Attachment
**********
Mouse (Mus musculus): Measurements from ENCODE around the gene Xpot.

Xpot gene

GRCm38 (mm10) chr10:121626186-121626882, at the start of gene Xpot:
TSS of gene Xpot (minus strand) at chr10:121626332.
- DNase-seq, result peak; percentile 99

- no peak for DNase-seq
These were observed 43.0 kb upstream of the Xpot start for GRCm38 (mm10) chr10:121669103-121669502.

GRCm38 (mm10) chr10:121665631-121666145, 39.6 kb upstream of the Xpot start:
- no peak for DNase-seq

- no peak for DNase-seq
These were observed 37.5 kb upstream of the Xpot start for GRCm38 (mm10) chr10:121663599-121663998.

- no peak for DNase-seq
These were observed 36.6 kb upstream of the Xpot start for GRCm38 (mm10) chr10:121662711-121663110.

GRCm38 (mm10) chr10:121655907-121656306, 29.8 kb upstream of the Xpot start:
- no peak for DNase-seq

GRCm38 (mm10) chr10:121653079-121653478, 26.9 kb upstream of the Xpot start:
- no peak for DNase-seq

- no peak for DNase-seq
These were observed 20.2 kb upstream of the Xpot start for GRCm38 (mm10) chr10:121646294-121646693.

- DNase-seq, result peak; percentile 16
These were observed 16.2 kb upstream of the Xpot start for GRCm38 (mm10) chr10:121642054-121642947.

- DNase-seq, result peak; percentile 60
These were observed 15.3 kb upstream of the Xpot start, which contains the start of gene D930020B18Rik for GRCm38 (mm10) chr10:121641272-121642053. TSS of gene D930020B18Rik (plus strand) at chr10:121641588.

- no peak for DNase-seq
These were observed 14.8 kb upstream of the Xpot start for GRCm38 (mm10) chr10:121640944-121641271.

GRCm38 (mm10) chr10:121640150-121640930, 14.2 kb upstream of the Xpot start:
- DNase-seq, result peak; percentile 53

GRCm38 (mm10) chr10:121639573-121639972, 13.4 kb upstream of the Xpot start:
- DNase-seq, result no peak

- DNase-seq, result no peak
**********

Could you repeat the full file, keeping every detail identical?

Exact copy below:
Mouse (Mus musculus): Measurements from ENCODE around the gene Xpot.

Xpot gene

GRCm38 (mm10) chr10:121626186-121626882, at the start of gene Xpot:
TSS of gene Xpot (minus strand) at chr10:121626332.
- DNase-seq, result peak; percentile 99

- no peak for DNase-seq
These were observed 43.0 kb upstream of the Xpot start for GRCm38 (mm10) chr10:121669103-121669502.

GRCm38 (mm10) chr10:121665631-121666145, 39.6 kb upstream of the Xpot start:
- no peak for DNase-seq

- no peak for DNase-seq
These were observed 37.5 kb upstream of the Xpot start for GRCm38 (mm10) chr10:121663599-121663998.

- no peak for DNase-seq
These were observed 36.6 kb upstream of the Xpot start for GRCm38 (mm10) chr10:121662711-121663110.

GRCm38 (mm10) chr10:121655907-121656306, 29.8 kb upstream of the Xpot start:
- no peak for DNase-seq

GRCm38 (mm10) chr10:121653079-121653478, 26.9 kb upstream of the Xpot start:
- no peak for DNase-seq

- no peak for DNase-seq
These were observed 20.2 kb upstream of the Xpot start for GRCm38 (mm10) chr10:121646294-121646693.

- DNase-seq, result peak; percentile 16
These were observed 16.2 kb upstream of the Xpot start for GRCm38 (mm10) chr10:121642054-121642947.

- DNase-seq, result peak; percentile 60
These were observed 15.3 kb upstream of the Xpot start, which contains the start of gene D930020B18Rik for GRCm38 (mm10) chr10:121641272-121642053. TSS of gene D930020B18Rik (plus strand) at chr10:121641588.

- no peak for DNase-seq
These were observed 14.8 kb upstream of the Xpot start for GRCm38 (mm10) chr10:121640944-121641271.

GRCm38 (mm10) chr10:121640150-121640930, 14.2 kb upstream of the Xpot start:
- DNase-seq, result peak; percentile 53

GRCm38 (mm10) chr10:121639573-121639972, 13.4 kb upstream of the Xpot start:
- DNase-seq, result no peak

- DNase-seq, result no peak